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Henderlong v. Southern California Regional Rail Authority

United States District Court, C.D. California

April 14, 2015

JOSEPH HENDERLONG, Plaintiff,
v.
SOUTHERN CALIFORNIA REGIONAL RAIL AUTHORITY, Defendant.

ORDER GRANTING MOTION TO DISMISS [Dkt. No. 8]

DEAN D. PREGERSON, District Judge.

Presently before the Court is Southern California Regional Rail Authority's ("SCRRA") Motion to Dismiss under Rule 12(b)(1) and 12(b)(6). Having heard oral arguments and considered the parties' submissions, the Court adopts the following order.

I. BACKGROUND

On May 9, 2014, Plaintiff's state court complaint alleging discriminatory and/or retaliatory behavior on the part of Defendant was removed to this Court, initiating a case with the same parties as this case, No. 2:14-cv-03610-DDP-PLA, hereinafter the "3610 action." In that case, Plaintiff's initial complaint alleged, as its Fourth Cause of Action, "Retaliation in Violation of Public Policy." (3610 action, Dkt. No. 1.)

On August 7, 2014, Defendant moved for judgment on the pleadings, alleging, inter alia, inadequate pleading and statutory immunity. (3610 action, Dkt. No. 12.) In his opposition to the motion, Plaintiff asked that if the Court ruled that the Fourth Cause of Action was barred by immunity, he be allowed to "file a Retaliation claim in violation of Government Code Section 12940(h), entitled "FEHA Retaliation claim." CTCA does not immunize SCRRA from retaliation liability arising from violating 12940(h)." (3610 action, Dkt. No. 14 at 7.) The Court, however, ruled only on the inadequate pleading issue, finding the Fourth Cause of Action, and did not address the immunity question. (3610 action, Dkt. No. 23.)

Defendant then moved for reconsideration of the Court's order, asking the Court to consider the immunity question. (3610 action, Dkt. No. 24.) While that motion was pending, Plaintiff filed a First Amended Complaint ("FAC"). (3610 action, Dkt. No. 25.) To prevent needless multiplication of motion practice, the Court read the motion for reconsideration as equally applicable to a substantially identical claim, now styled the Second Cause of Action, in the FAC. (3610 action, Dkt. No. 33 at 5:3-5 & n.3.) The Court found that the claim was a common law "Tameny" claim and used the statutes it mentioned only as points of reference in determining "public policy" for purposes of asserting the common law claim. (Id. at 3-6.) The claim specifically gave Labor Code § 1102.5 as an example of such a "public policy"-declaring statute, because it "protects employees for opposing the utilization of the at-will' agreement practice... when such practice is discriminatory and violative of California Government Code §§ 12920, 12921 and 12940. " (3610 action, Dkt. No. 25, ¶ 59(b).) Those Government Code sections are part of the Fair Employment and Housing Act, or "FEHA." Those sections are mentioned nowhere else in the Complaint's Fourth Cause of Action or the FAC's Second Cause of Action. The Court therefore, on reconsideration, held that the common law claim was barred by immunity and granted Plaintiff leave to amend "solely to state a claim for a statutory violation of Cal. Labor Code § 1102.5, if such a claim is warranted." (3610 action, Dkt. No. 33 at 6.)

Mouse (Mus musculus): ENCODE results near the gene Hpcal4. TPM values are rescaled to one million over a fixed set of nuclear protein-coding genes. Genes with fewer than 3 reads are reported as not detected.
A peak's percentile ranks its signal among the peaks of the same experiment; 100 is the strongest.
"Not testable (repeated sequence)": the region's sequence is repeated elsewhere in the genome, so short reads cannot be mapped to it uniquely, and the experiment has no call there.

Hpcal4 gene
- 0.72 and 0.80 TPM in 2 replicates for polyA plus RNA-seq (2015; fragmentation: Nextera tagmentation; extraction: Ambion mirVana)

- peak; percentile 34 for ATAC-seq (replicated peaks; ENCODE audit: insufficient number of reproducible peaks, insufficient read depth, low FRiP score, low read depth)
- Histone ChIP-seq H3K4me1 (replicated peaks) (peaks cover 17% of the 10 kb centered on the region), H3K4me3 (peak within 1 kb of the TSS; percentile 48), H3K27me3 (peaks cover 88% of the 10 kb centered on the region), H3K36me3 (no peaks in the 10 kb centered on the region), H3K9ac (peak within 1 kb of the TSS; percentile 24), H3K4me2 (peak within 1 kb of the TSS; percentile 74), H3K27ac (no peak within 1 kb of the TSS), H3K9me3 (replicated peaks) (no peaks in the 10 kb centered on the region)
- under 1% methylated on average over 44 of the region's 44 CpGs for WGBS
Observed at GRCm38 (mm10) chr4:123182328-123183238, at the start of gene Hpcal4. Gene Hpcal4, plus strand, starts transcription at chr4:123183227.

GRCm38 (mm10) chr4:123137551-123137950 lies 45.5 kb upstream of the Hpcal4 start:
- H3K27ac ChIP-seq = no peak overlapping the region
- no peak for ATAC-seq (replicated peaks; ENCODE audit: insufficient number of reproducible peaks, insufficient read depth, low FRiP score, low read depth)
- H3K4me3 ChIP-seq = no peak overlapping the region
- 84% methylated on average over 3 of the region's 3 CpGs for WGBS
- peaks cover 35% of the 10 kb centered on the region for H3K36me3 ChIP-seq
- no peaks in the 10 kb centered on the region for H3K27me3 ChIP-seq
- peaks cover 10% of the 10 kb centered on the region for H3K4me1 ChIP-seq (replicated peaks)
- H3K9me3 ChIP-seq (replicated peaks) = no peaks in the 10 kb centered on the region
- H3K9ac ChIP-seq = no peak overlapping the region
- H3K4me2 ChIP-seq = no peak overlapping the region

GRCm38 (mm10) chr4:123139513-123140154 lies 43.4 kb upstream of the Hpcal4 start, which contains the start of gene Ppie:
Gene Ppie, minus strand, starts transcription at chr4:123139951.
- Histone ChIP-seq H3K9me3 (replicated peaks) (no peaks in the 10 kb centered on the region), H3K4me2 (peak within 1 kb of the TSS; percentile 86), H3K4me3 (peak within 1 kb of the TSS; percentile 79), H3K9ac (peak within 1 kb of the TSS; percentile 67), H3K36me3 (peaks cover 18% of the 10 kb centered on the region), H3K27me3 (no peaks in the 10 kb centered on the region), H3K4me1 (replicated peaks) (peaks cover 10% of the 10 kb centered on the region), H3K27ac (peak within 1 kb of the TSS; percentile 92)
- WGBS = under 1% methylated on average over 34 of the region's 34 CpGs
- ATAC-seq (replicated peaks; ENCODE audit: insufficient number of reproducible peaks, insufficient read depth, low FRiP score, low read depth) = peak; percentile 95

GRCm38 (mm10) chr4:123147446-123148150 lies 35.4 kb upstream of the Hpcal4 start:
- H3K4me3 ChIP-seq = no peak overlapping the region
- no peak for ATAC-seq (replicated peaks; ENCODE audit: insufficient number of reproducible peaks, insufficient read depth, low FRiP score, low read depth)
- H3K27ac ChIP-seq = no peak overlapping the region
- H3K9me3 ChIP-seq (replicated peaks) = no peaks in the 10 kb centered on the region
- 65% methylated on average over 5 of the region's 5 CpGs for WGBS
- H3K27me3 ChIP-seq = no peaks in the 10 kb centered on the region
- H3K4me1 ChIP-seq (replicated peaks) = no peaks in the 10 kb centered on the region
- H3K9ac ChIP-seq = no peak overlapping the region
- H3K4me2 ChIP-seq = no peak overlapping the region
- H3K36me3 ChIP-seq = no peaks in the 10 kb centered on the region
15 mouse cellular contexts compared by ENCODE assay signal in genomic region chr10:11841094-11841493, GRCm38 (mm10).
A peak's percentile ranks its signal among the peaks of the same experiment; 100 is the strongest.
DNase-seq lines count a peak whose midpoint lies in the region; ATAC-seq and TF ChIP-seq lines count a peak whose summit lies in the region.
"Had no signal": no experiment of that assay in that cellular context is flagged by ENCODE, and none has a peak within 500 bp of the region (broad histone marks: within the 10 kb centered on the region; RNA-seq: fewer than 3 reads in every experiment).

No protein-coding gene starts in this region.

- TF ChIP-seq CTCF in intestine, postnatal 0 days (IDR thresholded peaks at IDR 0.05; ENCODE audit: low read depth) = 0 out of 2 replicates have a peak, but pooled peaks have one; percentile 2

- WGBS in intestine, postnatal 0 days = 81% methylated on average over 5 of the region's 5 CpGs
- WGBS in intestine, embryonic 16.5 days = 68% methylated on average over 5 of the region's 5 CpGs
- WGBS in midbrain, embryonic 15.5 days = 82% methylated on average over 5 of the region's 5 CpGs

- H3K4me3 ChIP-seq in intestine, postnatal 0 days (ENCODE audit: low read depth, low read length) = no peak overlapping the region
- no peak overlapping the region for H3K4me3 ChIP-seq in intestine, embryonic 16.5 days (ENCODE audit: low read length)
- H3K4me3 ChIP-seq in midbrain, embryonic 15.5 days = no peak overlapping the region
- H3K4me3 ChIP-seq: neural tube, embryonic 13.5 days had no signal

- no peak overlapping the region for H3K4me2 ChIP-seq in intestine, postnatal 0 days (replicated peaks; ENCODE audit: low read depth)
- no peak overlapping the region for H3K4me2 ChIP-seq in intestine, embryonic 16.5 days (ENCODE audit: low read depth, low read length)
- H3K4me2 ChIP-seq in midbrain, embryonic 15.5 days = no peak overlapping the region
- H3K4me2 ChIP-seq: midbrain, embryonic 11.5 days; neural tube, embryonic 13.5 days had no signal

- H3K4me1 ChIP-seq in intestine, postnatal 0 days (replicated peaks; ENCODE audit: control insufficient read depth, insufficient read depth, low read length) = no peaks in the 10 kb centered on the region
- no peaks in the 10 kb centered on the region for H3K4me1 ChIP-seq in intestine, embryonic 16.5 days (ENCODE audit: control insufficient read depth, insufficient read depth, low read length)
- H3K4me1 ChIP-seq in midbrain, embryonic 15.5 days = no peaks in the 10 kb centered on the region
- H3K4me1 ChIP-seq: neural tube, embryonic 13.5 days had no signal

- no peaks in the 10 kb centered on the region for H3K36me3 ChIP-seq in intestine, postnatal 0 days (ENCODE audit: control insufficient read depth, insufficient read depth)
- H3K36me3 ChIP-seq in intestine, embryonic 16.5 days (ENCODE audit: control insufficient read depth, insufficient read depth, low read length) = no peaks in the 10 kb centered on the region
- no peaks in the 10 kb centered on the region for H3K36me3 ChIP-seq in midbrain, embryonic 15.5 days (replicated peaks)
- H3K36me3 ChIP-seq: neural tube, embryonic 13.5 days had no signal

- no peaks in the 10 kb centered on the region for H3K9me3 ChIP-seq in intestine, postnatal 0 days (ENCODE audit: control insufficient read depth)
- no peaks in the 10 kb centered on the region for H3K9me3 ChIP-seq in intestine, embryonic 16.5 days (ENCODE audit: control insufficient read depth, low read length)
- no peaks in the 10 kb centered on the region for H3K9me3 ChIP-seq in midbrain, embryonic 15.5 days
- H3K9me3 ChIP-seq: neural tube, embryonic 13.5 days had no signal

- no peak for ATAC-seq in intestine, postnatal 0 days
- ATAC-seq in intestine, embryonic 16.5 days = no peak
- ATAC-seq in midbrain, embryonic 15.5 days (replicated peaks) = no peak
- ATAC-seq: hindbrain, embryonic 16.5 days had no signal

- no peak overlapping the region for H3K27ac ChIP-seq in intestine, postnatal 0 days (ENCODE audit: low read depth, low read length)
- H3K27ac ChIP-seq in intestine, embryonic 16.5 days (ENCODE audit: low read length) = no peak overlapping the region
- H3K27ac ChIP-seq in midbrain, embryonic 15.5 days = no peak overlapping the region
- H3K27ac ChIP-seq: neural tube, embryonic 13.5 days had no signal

Plaintiff subsequently filed a Second Amended Complaint ("SAC") stating a claim for a violation of § 1102.5. (3610 action, Dkt. No. 34.) Litigation in the 3610 action proceeds on Plaintiff's remaining claims.

Plaintiff has also filed a second state complaint, alleging retaliation in violation of Cal. Gov't Code § 12940, a section of FEHA; that complaint was removed and forms the basis of this action. (Dkt. No. 1.)

II. LEGAL STANDARD

A. Rule 12(b)(1)

Under Rule 12(b)(1), a party may move to dismiss a complaint or claim for "lack of subject-matter jurisdiction." Fed.R.Civ.P. 12(b)(1).

B. Rule 12(b)(6)

Under Rule 12(b)(6), a complaint will survive a motion to dismiss when it contains "sufficient factual matter, accepted as true, to state a claim to relief that is plausible on its face." Ashcroft v. Iqbal, 556 U.S. 662, 678 (2009) (quoting Bell Atl. Corp. v. Twombly, 550 U.S. 544, 570 (2007)). When considering a Rule 12(b)(6) motion, a court must "accept as true all allegations of material fact and must construe those facts in the light most favorable to the plaintiff." Resnick v. Hayes, 213 F.3d 443, 447 (9th Cir.2000). "When there are well-pleaded factual ...


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